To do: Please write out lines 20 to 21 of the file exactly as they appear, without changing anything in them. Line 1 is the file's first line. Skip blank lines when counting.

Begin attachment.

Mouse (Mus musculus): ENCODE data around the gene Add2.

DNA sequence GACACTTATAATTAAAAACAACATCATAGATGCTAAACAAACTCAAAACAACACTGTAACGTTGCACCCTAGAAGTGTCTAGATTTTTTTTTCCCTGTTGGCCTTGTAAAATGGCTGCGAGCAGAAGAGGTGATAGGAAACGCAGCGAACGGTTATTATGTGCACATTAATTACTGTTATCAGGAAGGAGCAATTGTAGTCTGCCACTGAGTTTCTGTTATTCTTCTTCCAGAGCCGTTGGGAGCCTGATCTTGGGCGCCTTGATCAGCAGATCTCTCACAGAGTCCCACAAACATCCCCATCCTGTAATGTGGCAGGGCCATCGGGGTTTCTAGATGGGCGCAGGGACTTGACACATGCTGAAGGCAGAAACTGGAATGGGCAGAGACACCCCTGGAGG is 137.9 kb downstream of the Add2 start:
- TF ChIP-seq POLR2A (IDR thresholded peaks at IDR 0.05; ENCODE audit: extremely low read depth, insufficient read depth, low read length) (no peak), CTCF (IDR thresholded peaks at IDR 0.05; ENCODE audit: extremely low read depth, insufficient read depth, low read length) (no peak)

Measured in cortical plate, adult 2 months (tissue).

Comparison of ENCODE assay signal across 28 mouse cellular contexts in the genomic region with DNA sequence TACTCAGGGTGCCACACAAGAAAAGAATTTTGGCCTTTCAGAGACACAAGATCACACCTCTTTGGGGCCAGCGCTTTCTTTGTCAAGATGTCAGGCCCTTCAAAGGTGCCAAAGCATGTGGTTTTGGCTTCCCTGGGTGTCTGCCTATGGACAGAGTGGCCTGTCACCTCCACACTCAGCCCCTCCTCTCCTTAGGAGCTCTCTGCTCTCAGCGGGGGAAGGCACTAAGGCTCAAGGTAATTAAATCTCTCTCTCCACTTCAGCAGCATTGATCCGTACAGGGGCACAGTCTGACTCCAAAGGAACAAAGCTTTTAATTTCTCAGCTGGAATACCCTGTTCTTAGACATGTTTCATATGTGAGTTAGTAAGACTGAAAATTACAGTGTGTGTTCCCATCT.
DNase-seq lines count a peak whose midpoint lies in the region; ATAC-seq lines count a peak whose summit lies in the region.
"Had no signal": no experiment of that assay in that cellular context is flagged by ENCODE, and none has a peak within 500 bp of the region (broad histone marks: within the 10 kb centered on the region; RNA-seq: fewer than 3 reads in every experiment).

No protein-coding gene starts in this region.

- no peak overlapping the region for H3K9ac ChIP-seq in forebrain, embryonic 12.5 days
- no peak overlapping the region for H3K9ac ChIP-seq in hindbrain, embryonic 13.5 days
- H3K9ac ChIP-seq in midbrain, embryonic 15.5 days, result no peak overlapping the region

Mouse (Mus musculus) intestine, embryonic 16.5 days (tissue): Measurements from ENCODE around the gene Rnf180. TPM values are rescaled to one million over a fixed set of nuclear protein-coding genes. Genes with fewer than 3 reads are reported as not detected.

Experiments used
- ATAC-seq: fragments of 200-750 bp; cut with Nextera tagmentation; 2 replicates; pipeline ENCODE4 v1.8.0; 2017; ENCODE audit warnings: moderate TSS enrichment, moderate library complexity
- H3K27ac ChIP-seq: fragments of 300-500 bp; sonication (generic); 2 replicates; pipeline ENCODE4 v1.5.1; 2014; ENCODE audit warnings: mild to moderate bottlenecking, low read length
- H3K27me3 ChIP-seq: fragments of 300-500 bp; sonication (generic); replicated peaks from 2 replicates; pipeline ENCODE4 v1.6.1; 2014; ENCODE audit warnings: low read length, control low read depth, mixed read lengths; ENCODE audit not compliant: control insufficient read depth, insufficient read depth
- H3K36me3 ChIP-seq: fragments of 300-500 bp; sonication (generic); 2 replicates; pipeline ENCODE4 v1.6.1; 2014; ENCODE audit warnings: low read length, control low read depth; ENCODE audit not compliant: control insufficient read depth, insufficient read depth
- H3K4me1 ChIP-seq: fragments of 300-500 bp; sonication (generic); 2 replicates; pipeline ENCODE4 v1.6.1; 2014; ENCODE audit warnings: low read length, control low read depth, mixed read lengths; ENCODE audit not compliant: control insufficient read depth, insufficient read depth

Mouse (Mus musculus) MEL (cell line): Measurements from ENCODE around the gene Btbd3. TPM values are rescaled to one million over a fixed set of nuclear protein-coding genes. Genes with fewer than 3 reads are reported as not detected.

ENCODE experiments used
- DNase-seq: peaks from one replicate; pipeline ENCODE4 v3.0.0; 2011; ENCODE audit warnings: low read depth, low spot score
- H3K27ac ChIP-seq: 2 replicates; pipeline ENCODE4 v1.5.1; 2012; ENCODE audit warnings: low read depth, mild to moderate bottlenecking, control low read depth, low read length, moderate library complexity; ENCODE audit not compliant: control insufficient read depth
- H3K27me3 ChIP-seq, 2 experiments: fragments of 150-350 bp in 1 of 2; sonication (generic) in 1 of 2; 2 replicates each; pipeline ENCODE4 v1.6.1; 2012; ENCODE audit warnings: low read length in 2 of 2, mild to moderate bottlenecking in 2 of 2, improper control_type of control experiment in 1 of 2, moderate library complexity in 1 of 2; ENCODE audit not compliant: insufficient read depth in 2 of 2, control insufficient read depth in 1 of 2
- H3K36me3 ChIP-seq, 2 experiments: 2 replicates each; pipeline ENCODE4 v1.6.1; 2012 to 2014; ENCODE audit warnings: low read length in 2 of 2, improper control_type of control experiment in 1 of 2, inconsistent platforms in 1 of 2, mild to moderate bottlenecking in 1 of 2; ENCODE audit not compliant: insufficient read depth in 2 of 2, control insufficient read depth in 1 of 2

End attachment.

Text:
ENCODE experiments used
- DNase-seq: peaks from one replicate; pipeline ENCODE4 v3.0.0; 2011; ENCODE audit warnings: low read depth, low spot score